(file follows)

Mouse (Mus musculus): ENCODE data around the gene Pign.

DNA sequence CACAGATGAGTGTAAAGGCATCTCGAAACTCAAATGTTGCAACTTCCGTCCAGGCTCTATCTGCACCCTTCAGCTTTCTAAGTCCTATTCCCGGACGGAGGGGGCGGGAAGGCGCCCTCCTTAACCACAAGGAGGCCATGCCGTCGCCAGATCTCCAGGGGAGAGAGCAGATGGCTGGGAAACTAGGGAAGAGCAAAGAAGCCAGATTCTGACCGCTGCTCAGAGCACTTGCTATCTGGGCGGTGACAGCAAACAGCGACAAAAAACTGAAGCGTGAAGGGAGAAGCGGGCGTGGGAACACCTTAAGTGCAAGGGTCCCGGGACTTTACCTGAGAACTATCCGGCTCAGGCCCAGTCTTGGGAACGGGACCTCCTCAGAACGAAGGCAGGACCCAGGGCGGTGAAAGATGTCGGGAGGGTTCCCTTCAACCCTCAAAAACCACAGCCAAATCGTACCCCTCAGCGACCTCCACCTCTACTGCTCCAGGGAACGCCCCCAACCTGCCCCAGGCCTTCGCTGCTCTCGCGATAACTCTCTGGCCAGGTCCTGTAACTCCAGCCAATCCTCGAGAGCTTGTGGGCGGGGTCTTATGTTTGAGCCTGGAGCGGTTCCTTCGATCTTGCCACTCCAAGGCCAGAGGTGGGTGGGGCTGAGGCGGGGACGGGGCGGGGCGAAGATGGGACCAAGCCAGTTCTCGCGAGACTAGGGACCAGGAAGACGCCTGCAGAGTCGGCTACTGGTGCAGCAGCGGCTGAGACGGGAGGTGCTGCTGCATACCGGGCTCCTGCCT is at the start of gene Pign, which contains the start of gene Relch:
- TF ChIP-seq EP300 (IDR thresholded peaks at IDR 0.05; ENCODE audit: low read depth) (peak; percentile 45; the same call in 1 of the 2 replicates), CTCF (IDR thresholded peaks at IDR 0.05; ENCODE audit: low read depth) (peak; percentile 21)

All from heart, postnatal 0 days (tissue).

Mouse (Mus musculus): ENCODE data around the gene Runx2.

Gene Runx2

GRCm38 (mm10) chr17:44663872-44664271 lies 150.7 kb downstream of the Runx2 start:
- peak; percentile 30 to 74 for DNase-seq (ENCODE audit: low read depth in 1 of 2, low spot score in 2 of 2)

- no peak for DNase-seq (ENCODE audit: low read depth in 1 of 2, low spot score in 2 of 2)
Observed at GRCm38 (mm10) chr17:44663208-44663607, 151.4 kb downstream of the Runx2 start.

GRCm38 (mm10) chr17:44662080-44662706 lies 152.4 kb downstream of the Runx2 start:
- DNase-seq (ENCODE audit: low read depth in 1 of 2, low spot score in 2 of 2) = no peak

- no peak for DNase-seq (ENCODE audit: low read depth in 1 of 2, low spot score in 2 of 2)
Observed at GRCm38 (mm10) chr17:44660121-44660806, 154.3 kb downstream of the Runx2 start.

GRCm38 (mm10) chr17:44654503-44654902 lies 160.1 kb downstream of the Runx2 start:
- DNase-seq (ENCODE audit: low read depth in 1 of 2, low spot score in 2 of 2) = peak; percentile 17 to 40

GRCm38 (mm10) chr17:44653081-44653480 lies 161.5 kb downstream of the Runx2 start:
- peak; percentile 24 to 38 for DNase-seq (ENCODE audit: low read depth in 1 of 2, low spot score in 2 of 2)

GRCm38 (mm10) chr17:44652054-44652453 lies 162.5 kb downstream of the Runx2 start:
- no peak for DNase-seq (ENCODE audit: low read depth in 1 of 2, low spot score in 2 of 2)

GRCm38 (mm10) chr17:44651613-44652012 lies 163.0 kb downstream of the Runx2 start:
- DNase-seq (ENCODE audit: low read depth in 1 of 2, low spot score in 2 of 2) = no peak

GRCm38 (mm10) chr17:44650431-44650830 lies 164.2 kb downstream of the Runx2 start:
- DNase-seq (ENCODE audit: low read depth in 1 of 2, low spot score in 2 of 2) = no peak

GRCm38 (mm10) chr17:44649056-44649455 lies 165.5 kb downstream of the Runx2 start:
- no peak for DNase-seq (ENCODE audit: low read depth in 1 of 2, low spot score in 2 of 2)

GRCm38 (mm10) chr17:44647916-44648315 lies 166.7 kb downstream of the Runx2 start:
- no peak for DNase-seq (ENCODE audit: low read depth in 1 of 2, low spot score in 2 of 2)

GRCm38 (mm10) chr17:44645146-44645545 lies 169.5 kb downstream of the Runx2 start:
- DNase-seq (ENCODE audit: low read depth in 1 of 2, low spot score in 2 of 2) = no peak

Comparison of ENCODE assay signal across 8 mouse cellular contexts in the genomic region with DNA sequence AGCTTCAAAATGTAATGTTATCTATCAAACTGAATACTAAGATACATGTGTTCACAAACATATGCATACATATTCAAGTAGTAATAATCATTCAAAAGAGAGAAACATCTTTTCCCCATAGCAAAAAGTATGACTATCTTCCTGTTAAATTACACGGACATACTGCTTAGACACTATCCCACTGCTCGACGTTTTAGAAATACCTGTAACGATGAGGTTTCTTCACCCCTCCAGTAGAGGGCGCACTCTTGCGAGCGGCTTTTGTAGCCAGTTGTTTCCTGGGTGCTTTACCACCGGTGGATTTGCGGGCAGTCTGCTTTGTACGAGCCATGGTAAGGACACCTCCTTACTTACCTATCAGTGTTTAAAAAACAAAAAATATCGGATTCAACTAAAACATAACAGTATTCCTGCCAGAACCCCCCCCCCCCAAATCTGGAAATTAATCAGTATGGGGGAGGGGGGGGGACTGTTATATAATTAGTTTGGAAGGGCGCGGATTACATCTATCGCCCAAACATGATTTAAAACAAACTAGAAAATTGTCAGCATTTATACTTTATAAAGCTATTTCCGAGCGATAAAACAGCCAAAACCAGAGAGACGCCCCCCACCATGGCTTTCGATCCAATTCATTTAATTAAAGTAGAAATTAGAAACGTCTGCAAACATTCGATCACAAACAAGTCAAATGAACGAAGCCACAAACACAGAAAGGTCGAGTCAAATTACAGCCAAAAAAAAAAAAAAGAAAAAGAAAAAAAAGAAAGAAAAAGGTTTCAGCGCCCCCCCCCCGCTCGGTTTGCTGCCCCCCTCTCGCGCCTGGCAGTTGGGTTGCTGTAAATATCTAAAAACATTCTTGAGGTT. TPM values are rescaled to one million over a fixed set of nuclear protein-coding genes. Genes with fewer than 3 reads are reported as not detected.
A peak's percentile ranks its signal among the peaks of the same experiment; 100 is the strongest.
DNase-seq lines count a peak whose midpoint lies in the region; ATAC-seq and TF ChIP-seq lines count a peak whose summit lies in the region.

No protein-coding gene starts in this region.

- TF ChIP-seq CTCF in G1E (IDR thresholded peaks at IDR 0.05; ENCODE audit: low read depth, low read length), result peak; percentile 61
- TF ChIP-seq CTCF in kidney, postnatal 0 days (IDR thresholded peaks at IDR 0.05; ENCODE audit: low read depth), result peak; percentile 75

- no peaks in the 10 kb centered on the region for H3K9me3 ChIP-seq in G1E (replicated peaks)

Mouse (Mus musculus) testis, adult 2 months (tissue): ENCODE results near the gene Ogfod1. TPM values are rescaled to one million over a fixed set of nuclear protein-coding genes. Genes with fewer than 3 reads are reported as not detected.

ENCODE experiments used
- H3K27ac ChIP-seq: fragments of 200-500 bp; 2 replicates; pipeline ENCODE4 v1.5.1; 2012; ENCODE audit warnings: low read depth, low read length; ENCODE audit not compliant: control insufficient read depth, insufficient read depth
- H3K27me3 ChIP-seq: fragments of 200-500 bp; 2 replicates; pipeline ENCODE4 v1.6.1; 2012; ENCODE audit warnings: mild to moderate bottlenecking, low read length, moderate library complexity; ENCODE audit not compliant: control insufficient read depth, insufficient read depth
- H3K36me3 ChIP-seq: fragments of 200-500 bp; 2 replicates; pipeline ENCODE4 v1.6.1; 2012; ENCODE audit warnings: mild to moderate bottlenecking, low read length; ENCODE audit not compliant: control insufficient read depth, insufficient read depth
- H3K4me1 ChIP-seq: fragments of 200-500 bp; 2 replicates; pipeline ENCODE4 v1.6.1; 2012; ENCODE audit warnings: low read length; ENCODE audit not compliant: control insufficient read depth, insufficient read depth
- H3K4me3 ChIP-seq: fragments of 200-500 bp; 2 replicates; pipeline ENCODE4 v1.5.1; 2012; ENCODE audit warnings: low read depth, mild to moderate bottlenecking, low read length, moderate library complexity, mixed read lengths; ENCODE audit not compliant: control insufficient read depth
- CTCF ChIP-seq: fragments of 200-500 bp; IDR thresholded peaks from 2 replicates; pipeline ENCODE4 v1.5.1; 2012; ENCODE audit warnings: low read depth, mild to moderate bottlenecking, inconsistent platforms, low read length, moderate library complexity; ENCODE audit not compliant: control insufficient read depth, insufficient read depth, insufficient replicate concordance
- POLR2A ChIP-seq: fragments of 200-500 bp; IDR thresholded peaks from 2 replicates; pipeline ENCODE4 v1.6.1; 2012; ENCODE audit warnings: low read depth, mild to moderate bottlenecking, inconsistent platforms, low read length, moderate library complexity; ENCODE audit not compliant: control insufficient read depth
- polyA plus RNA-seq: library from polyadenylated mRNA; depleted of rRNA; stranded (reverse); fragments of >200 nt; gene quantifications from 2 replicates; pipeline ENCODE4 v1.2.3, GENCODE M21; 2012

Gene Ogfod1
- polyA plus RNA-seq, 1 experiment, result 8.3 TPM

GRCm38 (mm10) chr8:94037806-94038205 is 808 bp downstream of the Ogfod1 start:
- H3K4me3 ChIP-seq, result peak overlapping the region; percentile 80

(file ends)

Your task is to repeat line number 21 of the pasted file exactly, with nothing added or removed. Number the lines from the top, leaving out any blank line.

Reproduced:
GRCm38 (mm10) chr17:44651613-44652012 lies 163.0 kb downstream of the Runx2 start: